DAYTONA BEACH, Fla. — Noah Gragson shot-gunned his beer in a NASCAR victory celebration at Martinsville and chucked the empty can into the stands. This is the same driver who admits his gut felt like junk last season because he binged White Claws every day for weeks during the pandemic.
He blamed the lingering effects of the booze as a reason why he puked at times last season while still behind the wheel. NASCAR's good-times guy also once used the tip of a Gladiator sword gifted to the Bristol winner to pierce open yet another beer can.
So it might seem his new boss — a driver with a bit of a tame reputation in victory lane — could suggest to Gragson he cool it on the sword-swinging, beer-chugging, hold-your-breath-until-you-vomit ways as he starts his first full season in the Cup Series.
Jimmie Johnson's advice to the Legacy Motor Club driver ahead of Sunday's Daytona 500 was simple: "Be you, man."
"He's like, 'I'm vanilla during my time and that's just who I was,'" Gragson said of his conversation with the seven-time NASCAR champion. "'You've got to be you and I really think you've got a bright future ahead of you if you keep everything going. We haven't really seen anything like you from the personality side.' He doesn't want to hold me back from that. I'm going continue to be myself and have fun."
The 24-year-old Gragson, though, is keen on making serious changes without surrendering all the fun.
The pivotal adjustment is the full-time ride in Cup this season after he made 18 starts a year ago, including five for Hendrick Motorsports and the injured Alex Bowman, before he signed with what was Petty GMS Racing. Johnson came aboard in the offseason and rebranded the team. His arrival brought instant credibility to the long-time middling organization and Johnson became a fast mentor to both Gragson and 26-year-old driver Erik Jones.
Johnson took the team in January to New York for a news conference, nice meals out and a little sightseeing. The trio even recreated the Beatles' "Abbey Road" album cover — only trading the zebra crossing in London for New York.
The trip let the 47-year-old Johnson — who will try to qualify for the Daytona 500 after a two-season dalliance in IndyCar — get to know Gragson beyond his gregarious personality.
"I am really impressed with his commitment to going racing," Johnson said. "I know from watching on television, he has a big personality. I didn't realize his attention to detail. Truly a student of the sport."
Wins help, too.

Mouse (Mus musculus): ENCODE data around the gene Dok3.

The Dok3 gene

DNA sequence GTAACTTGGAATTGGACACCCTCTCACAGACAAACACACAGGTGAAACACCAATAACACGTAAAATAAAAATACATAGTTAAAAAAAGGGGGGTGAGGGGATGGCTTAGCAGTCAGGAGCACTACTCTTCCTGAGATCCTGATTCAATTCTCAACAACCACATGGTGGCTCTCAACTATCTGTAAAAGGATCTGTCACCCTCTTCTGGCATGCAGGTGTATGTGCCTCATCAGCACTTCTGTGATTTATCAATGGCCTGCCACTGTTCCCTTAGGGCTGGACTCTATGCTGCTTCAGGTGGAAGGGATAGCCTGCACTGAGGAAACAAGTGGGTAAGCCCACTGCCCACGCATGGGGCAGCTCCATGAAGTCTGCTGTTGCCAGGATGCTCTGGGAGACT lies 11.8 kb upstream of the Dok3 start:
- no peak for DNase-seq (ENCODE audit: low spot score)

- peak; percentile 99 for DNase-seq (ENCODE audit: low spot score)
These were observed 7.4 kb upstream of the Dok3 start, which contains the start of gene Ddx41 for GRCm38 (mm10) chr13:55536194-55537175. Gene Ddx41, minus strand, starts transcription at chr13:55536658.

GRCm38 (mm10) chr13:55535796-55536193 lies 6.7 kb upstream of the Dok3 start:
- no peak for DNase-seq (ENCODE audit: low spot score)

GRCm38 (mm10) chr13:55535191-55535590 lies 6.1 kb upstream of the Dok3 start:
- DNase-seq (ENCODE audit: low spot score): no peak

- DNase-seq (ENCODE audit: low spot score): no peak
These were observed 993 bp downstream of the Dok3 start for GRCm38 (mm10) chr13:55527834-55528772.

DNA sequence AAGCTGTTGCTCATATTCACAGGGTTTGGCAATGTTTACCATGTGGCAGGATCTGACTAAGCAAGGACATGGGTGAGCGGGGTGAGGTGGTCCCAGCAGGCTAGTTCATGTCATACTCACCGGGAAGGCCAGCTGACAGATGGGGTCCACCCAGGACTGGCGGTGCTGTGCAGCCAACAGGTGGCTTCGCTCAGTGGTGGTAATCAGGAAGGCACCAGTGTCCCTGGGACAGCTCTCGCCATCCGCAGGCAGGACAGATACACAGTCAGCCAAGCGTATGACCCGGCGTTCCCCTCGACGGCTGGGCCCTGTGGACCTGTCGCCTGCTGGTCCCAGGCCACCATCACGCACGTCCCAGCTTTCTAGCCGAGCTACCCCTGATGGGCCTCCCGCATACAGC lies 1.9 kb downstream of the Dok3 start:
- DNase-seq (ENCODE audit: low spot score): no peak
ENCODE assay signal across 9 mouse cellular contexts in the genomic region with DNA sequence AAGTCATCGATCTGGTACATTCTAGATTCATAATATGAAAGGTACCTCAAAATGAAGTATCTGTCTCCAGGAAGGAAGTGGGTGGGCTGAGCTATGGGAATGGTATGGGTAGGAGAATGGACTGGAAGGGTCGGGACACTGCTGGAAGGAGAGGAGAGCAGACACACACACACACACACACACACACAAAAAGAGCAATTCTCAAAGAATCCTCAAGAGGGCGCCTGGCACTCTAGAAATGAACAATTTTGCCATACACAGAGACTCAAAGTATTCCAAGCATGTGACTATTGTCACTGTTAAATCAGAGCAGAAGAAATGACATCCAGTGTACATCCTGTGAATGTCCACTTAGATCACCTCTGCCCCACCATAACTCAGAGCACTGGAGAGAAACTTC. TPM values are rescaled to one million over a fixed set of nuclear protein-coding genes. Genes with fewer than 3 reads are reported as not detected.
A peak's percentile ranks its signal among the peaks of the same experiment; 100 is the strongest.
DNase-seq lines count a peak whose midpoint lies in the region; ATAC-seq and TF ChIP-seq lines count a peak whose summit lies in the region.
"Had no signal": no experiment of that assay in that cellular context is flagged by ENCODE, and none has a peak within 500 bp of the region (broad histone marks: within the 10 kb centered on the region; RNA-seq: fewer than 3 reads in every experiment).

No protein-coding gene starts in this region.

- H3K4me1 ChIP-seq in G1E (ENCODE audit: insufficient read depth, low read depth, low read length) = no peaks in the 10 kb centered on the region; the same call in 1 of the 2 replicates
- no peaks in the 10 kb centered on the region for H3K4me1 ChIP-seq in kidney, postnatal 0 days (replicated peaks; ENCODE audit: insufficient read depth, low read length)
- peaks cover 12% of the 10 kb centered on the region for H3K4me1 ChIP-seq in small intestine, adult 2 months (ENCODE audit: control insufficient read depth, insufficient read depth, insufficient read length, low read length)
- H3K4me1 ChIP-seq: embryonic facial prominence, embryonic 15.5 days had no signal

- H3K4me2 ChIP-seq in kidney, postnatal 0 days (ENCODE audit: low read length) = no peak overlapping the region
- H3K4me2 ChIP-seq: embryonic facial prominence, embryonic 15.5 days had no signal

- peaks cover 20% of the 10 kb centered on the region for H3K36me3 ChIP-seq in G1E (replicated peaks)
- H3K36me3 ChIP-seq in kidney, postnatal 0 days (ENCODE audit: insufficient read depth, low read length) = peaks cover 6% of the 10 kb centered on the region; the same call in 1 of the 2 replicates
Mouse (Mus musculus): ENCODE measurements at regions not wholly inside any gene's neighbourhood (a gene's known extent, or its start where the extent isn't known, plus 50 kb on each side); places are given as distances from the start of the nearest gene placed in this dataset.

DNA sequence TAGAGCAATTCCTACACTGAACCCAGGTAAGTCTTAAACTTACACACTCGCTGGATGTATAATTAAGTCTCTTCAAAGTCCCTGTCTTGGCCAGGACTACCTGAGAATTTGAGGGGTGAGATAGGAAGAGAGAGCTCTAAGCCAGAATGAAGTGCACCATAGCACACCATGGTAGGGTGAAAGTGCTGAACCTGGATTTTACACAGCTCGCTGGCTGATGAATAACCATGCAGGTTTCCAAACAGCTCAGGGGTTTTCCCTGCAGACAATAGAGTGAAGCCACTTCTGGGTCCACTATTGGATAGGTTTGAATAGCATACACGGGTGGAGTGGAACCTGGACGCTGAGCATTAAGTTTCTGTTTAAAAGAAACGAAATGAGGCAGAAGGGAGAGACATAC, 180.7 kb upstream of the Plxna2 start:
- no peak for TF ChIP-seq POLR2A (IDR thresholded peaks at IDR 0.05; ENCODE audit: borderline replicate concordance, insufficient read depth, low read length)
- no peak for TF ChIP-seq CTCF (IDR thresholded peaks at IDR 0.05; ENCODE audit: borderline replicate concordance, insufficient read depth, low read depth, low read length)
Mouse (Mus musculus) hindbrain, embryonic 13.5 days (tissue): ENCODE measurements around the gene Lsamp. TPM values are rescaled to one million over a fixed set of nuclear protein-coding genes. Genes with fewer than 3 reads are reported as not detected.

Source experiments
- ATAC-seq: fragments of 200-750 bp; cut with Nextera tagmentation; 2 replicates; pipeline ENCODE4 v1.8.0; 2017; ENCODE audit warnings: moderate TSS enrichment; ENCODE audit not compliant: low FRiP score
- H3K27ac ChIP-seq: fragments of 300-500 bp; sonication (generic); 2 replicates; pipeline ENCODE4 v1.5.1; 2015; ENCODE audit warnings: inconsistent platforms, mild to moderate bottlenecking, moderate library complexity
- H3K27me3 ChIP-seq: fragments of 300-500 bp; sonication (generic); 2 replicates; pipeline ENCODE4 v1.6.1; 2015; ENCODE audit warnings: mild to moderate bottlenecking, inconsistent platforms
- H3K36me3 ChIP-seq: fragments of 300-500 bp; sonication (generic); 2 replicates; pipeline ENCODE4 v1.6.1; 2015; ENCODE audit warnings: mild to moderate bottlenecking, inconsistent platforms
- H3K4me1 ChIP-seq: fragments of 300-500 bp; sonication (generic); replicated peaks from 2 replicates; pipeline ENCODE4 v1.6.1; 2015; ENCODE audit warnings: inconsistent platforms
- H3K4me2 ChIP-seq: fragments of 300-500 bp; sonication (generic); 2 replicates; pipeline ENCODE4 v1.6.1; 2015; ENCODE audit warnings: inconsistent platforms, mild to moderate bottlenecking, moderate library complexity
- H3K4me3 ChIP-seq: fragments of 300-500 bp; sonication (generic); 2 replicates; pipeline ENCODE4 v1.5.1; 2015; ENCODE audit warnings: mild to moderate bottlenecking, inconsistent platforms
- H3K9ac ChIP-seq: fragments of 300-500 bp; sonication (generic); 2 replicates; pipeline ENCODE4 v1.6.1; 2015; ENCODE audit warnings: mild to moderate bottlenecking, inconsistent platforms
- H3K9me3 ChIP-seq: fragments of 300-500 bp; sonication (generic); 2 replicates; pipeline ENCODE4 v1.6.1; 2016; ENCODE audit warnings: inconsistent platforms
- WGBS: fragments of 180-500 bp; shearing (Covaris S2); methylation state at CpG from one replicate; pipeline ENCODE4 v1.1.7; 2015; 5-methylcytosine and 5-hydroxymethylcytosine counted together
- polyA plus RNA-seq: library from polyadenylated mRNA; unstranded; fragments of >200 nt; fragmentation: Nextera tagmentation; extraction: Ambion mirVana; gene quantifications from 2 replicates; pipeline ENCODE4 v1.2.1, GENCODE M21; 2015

Gragson won eight times last season in the Xfinity Series and 13 times overall over the last three seasons. He had one top-five finish in 18 Cup starts that included a 31st-place finish in the Daytona 500. Gragson raced his way into the Daytona 500 last season as an open entry driving for Beard Motorsports. He suffered three failed inspections in qualifying for Beard in 2021 and then wrecked in the Duel.
Legacy M.C has a charter and a guaranteed spot in the field Sunday. That should somewhat steel his nerves.
"I was really nervous last year about making it in just because in 2021 we had a bunch of problems with tech," Gragson said. "They're pretty stressful."
Gragson had a troubling habit of throwing up at times after races — sometimes in his car — that he blamed on everything from nerves to alcohol to even holding his breath in the final, frantic laps of a race. So he decided to clean up his act and turn to a more healthy lifestyle. While he'll never be a fitness freak like Johnson, Gragson gave up his favorite fried foods and snacks and worked more chicken, salmon and other healthier foods into his diet.
Gragson said Tuesday he hasn't had a drink in about two months. He still had just as much fun in the offseason with his buddies at the bar without mood-changing alcoholic drinks.
"I don't want to have take a Tums to sleep," he said. "It doesn't feel like I'm giving up anything. I'm not saying I've cleaned up everything, exactly, but I don't feel like it's that hard. You've just got to commit to do it."
Johnson believed Gragson was serious in his commitment to winning and dumping some bad habits
"He can certainly adapt to any situation," Johnson said. "He's a free spirit. I think that shows through on television. But at the same time, he's been on pro status, as well. I think he's good a good ability to balance both sides of it."
Still, bills have to be paid and Gragson wore a fast-food hamburger chain hat as part of a racing sponsorship deal. No one said Gragson had to go cold turkey on a hot burger all season. Some things are just better in moderation — except winning.
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